A Movement for Change

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Karen Mitchell
Chief executive, Southway Housing trust, and Chair of the GM Housing Planning and Ageing Group

Sometimes you get the chance to work with a group of people who just get it. In this case, a group who have a shared passion for working towards a society that allows people to age well.

The Greater Manchester Housing, Planning and Ageing Group (HPA) is one such group. I have had the pleasure of chairing the group since it was established in 2017.  I have just left the role in the capable hands of Nigel Saunders from Pozzoni Architecture, as I prepare for my retirement in a couple of weeks' time.

So what is it all about, and what has the group achieved?

The HPA was set up to deliver the housing ambitions of the Greater Manchester Age-friendly strategy, the most recent version of which was published earlier this year (Available at: 9A Greater Manchester Age-Friendly Strategy 2024 -2034 (opens new window)). The aim of the group is to increase the quantity and quality of age-friendly homes across Greater Manchester.  It does this by commissioning and promoting research and good practice, raising awareness about housing requirements and aspirations, and challenging decision makers, project managers, and those with influence to always think about age friendly principles when designing and building new homes and neighborhoods. It covers all tenures and is multi-disciplinary with members who are policy makers, service providers, academics, architects and designers, developers, housing providers, representatives from the Older Peoples Board and the GM Ageing Hub.

We see ourselves as a movement for change.  We share a belief that ageing well is important and that increasing the supply of homes and the range of housing options for people in mid to later life is a key part of the GM aim of “creating good lives for all, so that GM is a great place to grow up, get on and grow old”.

Our meetings are always interesting and we consider and influence a wide range of strategies, topics and projects. 

We have influenced significant regeneration projects to build in age friendly principles from the outset. This included the 15,000 home programme at Victoria North in Manchester, one of the biggest development projects in Europe, who presented their ideas to the group early on in their thinking. 

Recently, we have considered the GM Streets for All design guide (Available at: Streets for All | Bee Network | Powered by TfGM (opens new window)), the opportunity to introduce age friendly planning guidance, have helped to shape the Bolton Town Centre plan, have met with the government’s Older People’s Housing Task Force, and have helped shape the Ageing in Place Pathfinder.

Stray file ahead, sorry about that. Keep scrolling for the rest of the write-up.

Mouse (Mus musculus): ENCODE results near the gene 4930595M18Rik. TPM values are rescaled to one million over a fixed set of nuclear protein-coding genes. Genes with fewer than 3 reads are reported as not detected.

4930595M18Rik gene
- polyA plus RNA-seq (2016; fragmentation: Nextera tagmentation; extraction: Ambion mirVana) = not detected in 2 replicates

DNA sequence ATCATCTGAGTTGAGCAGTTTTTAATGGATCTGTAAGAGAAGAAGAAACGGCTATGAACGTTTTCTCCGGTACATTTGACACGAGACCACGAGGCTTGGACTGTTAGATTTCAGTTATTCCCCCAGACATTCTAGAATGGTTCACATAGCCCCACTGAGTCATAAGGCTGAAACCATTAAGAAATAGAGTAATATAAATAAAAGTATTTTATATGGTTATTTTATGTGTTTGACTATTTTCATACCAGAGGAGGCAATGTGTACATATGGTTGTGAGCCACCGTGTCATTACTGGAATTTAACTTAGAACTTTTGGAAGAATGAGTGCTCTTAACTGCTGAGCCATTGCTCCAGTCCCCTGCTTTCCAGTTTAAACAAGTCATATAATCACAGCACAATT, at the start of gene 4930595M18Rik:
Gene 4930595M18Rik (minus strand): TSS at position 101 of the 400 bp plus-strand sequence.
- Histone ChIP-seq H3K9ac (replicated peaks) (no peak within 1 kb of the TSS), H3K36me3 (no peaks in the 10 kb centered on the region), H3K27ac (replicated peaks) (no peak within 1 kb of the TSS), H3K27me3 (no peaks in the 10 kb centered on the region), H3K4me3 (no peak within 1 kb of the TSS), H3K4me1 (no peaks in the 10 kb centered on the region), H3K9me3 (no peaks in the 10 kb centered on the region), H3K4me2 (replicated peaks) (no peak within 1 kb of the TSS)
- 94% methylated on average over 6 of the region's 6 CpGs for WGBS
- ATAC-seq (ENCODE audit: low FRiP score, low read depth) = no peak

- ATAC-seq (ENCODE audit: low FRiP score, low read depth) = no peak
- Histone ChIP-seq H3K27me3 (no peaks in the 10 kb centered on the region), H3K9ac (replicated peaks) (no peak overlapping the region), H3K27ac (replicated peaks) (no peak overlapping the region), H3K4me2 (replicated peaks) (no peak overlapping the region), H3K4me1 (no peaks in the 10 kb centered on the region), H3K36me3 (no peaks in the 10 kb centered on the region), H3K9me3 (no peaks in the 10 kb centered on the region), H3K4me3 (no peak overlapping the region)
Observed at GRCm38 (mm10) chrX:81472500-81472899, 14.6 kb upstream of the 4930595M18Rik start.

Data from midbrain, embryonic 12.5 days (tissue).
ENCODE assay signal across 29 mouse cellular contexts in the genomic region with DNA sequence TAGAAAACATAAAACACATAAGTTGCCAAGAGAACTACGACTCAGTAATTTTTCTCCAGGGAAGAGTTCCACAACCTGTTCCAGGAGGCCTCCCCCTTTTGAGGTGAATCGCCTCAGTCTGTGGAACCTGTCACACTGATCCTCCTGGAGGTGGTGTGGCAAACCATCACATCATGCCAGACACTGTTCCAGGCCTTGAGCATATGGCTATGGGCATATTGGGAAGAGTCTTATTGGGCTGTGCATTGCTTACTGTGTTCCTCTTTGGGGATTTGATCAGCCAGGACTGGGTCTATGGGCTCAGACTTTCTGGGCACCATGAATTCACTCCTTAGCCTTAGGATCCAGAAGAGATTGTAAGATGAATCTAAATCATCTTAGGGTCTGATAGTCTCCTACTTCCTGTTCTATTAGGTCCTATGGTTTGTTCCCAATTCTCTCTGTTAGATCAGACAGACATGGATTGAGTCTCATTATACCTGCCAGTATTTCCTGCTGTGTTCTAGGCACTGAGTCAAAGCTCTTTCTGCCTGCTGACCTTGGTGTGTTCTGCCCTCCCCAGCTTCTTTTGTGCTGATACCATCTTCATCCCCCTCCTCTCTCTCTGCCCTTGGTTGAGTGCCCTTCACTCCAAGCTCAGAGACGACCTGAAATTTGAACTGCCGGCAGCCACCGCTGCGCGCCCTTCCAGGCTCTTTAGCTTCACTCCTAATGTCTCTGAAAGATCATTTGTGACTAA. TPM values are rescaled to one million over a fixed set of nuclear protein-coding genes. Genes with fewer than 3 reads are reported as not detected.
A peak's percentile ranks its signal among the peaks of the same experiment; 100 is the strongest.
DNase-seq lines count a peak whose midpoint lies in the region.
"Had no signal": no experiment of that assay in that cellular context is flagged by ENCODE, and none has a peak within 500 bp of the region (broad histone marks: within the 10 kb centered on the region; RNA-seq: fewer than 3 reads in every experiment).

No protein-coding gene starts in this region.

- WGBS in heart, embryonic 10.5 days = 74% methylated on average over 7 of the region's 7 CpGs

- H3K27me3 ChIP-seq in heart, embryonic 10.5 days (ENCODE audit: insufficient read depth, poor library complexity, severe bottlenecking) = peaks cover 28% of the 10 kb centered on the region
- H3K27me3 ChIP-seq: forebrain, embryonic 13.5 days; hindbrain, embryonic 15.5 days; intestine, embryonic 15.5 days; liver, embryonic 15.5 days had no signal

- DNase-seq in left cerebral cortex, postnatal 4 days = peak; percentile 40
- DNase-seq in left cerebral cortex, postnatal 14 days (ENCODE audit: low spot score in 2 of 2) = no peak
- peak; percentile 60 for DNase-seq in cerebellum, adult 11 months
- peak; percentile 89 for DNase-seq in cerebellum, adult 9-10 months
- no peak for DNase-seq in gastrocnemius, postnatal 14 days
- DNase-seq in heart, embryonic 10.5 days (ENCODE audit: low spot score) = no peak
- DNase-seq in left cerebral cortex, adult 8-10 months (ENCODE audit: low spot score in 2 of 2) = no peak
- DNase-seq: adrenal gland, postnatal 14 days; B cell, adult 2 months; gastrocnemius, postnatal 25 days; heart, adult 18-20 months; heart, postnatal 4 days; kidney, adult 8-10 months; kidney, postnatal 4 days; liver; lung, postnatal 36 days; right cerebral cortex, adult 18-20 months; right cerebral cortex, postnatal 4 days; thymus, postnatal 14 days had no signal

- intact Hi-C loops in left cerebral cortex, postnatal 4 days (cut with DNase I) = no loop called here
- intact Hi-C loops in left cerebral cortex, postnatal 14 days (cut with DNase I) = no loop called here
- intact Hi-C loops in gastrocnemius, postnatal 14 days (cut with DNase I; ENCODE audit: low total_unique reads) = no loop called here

It is probably the research that has delivered the greatest benefits. We were fortunate to have financial support from the Centre for Ageing Better for a number of years to commission housing related research.

As part of this, working with Manchester Metropolitan University (MMU) we oversaw the production of the  ‘Rightsizing: Reframing the housing offer for older people’ report in 2018 (Available at: rightsizing_msa_final3.pdf (greatermanchester-ca.gov.uk) (opens new window). This challenged the often unpopular notion of downsizing and reframed it as older people moving to a home that is the right size for their later years, including an understanding of why and where people move.  Rightsizing is now understood and used to shape policy across the housing sector in GM.

In the last year we have published a new guide ‘Creating age friendly developments: A practical guide for ensuring homes and communities support ageing in place’ (Available at: creatingafdevelopments (opens new window)). This was launched at a breakfast event in November with over 70 representatives, mostly from private sector organisations. The guide sets out 42 things to consider when designing new homes and is clear that we should not allow excellence to be the enemy of doing something – do as many of the 42 as you can.

Thank you to everyone who has been involved with the HPA. Keep up the good work.

Increasingly, the planning for new housing and regeneration takes place at a regional level. The impact of an ageing society needs to be built into regional strategies The resources listed on our Regional Housing Strategy webpages, kindly supported by Aster Group, include guides for sustainable planning as well as a survey of progress.


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